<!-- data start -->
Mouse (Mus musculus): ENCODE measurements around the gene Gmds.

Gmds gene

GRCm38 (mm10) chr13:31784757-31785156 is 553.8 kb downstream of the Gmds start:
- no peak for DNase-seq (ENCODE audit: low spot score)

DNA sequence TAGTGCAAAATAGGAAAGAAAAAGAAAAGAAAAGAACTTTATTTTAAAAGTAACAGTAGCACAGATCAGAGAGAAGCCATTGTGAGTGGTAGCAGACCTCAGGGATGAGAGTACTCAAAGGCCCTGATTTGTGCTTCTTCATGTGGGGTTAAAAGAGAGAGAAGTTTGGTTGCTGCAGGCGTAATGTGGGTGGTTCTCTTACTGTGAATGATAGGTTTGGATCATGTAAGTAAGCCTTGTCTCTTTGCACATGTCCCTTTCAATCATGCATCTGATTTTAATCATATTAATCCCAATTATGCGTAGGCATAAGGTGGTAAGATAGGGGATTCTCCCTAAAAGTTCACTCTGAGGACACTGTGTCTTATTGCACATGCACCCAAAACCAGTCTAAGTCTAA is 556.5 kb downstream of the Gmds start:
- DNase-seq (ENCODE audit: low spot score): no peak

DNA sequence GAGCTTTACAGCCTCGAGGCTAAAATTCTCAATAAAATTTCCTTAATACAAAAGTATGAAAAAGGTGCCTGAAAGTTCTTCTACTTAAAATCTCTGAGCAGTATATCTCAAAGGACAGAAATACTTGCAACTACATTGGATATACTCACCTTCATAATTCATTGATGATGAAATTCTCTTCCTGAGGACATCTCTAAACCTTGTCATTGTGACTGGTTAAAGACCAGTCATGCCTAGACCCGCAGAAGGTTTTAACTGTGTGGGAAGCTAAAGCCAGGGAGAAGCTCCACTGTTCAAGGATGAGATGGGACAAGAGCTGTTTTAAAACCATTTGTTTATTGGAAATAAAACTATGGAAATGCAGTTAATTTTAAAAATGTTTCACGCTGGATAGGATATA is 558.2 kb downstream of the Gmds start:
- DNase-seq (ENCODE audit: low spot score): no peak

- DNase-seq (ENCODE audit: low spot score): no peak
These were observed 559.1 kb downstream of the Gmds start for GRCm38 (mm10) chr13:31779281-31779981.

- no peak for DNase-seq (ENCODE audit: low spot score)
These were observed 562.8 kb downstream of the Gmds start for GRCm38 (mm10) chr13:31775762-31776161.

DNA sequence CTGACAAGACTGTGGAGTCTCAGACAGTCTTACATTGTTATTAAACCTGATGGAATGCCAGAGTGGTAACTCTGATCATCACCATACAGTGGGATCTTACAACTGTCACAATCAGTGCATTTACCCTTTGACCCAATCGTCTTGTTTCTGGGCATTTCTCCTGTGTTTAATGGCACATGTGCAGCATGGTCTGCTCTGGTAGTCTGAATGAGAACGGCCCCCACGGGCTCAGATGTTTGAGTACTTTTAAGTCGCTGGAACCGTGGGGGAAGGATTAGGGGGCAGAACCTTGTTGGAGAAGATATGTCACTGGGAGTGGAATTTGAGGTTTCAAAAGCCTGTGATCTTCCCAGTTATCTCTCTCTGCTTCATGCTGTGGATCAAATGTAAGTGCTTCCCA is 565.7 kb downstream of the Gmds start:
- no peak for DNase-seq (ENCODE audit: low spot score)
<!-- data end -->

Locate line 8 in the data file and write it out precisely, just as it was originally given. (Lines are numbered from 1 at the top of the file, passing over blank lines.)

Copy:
- DNase-seq (ENCODE audit: low spot score): no peak